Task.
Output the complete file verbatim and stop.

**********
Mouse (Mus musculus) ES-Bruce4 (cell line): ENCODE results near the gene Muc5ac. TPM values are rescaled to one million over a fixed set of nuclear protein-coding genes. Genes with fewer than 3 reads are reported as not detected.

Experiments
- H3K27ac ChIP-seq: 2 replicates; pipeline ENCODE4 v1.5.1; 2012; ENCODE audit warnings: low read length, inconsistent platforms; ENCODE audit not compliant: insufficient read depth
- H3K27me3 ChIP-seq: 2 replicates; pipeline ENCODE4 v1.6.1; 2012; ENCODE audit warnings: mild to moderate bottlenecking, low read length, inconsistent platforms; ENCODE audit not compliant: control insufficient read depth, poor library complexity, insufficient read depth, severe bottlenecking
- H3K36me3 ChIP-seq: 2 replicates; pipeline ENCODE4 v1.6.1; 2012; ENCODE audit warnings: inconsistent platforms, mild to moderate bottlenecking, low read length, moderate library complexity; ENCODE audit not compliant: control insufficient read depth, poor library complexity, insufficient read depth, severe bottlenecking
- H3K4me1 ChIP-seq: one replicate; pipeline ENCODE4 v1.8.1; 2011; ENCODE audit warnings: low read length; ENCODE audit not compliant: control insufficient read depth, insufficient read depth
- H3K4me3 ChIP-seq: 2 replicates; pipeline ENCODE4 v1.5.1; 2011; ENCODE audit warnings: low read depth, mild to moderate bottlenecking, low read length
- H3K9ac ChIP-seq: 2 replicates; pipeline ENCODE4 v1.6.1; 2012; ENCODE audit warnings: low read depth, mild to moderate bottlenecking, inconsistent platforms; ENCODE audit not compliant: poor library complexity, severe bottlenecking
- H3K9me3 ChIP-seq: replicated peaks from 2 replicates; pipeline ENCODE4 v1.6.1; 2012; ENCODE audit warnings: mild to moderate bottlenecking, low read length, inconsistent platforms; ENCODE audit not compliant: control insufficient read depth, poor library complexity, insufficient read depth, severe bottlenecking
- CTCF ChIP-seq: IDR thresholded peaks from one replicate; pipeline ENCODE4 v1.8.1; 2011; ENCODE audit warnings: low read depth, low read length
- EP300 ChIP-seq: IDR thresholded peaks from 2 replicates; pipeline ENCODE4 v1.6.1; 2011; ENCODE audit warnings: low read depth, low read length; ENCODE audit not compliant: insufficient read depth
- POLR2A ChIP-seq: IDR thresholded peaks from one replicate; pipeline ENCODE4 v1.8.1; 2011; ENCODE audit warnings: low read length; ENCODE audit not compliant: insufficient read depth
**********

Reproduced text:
Mouse (Mus musculus) ES-Bruce4 (cell line): ENCODE results near the gene Muc5ac. TPM values are rescaled to one million over a fixed set of nuclear protein-coding genes. Genes with fewer than 3 reads are reported as not detected.

Experiments
- H3K27ac ChIP-seq: 2 replicates; pipeline ENCODE4 v1.5.1; 2012; ENCODE audit warnings: low read length, inconsistent platforms; ENCODE audit not compliant: insufficient read depth
- H3K27me3 ChIP-seq: 2 replicates; pipeline ENCODE4 v1.6.1; 2012; ENCODE audit warnings: mild to moderate bottlenecking, low read length, inconsistent platforms; ENCODE audit not compliant: control insufficient read depth, poor library complexity, insufficient read depth, severe bottlenecking
- H3K36me3 ChIP-seq: 2 replicates; pipeline ENCODE4 v1.6.1; 2012; ENCODE audit warnings: inconsistent platforms, mild to moderate bottlenecking, low read length, moderate library complexity; ENCODE audit not compliant: control insufficient read depth, poor library complexity, insufficient read depth, severe bottlenecking
- H3K4me1 ChIP-seq: one replicate; pipeline ENCODE4 v1.8.1; 2011; ENCODE audit warnings: low read length; ENCODE audit not compliant: control insufficient read depth, insufficient read depth
- H3K4me3 ChIP-seq: 2 replicates; pipeline ENCODE4 v1.5.1; 2011; ENCODE audit warnings: low read depth, mild to moderate bottlenecking, low read length
- H3K9ac ChIP-seq: 2 replicates; pipeline ENCODE4 v1.6.1; 2012; ENCODE audit warnings: low read depth, mild to moderate bottlenecking, inconsistent platforms; ENCODE audit not compliant: poor library complexity, severe bottlenecking
- H3K9me3 ChIP-seq: replicated peaks from 2 replicates; pipeline ENCODE4 v1.6.1; 2012; ENCODE audit warnings: mild to moderate bottlenecking, low read length, inconsistent platforms; ENCODE audit not compliant: control insufficient read depth, poor library complexity, insufficient read depth, severe bottlenecking
- CTCF ChIP-seq: IDR thresholded peaks from one replicate; pipeline ENCODE4 v1.8.1; 2011; ENCODE audit warnings: low read depth, low read length
- EP300 ChIP-seq: IDR thresholded peaks from 2 replicates; pipeline ENCODE4 v1.6.1; 2011; ENCODE audit warnings: low read depth, low read length; ENCODE audit not compliant: insufficient read depth
- POLR2A ChIP-seq: IDR thresholded peaks from one replicate; pipeline ENCODE4 v1.8.1; 2011; ENCODE audit warnings: low read length; ENCODE audit not compliant: insufficient read depth